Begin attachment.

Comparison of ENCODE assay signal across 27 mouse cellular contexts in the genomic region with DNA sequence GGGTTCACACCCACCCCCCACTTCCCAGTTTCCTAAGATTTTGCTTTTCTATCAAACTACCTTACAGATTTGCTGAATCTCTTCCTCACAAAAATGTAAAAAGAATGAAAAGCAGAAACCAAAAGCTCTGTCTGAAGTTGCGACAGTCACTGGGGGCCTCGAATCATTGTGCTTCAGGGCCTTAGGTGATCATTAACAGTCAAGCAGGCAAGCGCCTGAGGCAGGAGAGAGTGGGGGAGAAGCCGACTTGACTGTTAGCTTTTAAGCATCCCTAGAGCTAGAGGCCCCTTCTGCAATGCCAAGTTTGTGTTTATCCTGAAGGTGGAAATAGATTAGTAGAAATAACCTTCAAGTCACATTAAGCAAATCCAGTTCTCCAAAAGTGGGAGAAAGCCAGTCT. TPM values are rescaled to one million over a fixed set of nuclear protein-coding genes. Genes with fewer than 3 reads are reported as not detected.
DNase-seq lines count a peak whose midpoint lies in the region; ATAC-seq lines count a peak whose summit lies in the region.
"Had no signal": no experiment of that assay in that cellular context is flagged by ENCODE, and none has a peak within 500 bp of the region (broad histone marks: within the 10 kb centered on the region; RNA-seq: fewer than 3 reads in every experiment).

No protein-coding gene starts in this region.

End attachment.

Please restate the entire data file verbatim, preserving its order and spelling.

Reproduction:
Comparison of ENCODE assay signal across 27 mouse cellular contexts in the genomic region with DNA sequence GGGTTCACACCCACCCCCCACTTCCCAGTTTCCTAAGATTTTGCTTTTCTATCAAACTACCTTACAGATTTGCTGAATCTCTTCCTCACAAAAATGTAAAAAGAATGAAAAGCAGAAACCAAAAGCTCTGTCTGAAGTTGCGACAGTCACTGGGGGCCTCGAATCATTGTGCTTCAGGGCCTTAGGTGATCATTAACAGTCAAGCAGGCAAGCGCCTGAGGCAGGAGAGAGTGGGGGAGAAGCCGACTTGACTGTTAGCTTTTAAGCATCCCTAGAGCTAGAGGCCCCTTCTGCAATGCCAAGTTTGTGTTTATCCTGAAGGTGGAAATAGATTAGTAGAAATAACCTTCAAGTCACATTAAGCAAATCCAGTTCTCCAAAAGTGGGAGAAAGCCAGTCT. TPM values are rescaled to one million over a fixed set of nuclear protein-coding genes. Genes with fewer than 3 reads are reported as not detected.
DNase-seq lines count a peak whose midpoint lies in the region; ATAC-seq lines count a peak whose summit lies in the region.
"Had no signal": no experiment of that assay in that cellular context is flagged by ENCODE, and none has a peak within 500 bp of the region (broad histone marks: within the 10 kb centered on the region; RNA-seq: fewer than 3 reads in every experiment).

No protein-coding gene starts in this region.